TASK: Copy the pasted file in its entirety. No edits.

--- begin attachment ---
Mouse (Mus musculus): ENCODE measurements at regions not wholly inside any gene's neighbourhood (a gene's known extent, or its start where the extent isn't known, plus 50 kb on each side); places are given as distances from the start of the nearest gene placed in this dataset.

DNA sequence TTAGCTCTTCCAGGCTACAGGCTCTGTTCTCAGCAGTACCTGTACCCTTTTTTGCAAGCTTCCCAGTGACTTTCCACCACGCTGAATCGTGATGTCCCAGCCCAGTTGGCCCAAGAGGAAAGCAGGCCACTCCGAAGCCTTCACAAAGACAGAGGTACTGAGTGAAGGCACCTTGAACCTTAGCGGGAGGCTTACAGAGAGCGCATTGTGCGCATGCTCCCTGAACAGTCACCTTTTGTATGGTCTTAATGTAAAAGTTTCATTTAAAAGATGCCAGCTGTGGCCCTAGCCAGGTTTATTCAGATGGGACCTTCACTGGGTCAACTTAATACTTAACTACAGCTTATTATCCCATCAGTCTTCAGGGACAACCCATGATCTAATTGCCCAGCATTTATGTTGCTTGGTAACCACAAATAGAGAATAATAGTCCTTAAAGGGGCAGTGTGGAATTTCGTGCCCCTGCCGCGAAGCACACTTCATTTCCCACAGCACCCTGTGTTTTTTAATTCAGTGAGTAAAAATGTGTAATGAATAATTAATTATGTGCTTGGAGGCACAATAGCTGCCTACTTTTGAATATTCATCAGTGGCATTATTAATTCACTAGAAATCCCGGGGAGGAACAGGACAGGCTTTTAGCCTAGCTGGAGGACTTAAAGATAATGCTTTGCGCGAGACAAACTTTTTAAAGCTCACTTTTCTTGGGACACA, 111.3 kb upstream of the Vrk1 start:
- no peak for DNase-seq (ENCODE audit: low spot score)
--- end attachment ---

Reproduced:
Mouse (Mus musculus): ENCODE measurements at regions not wholly inside any gene's neighbourhood (a gene's known extent, or its start where the extent isn't known, plus 50 kb on each side); places are given as distances from the start of the nearest gene placed in this dataset.

DNA sequence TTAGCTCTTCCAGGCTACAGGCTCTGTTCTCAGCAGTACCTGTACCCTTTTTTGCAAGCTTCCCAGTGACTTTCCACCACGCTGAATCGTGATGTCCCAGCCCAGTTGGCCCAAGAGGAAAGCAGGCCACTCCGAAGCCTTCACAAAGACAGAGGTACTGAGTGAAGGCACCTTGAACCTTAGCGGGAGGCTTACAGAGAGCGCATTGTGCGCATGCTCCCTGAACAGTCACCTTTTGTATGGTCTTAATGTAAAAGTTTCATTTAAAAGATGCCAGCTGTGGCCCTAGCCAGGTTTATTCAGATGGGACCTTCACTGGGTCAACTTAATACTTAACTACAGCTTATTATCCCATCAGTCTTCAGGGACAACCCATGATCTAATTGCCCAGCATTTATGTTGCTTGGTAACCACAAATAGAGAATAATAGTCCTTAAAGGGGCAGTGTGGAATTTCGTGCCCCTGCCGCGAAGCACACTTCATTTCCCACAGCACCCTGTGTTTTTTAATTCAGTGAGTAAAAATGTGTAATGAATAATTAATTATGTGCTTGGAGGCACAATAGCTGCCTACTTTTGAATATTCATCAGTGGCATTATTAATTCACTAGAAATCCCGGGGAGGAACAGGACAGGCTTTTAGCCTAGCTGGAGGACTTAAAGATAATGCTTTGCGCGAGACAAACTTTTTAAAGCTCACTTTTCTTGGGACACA, 111.3 kb upstream of the Vrk1 start:
- no peak for DNase-seq (ENCODE audit: low spot score)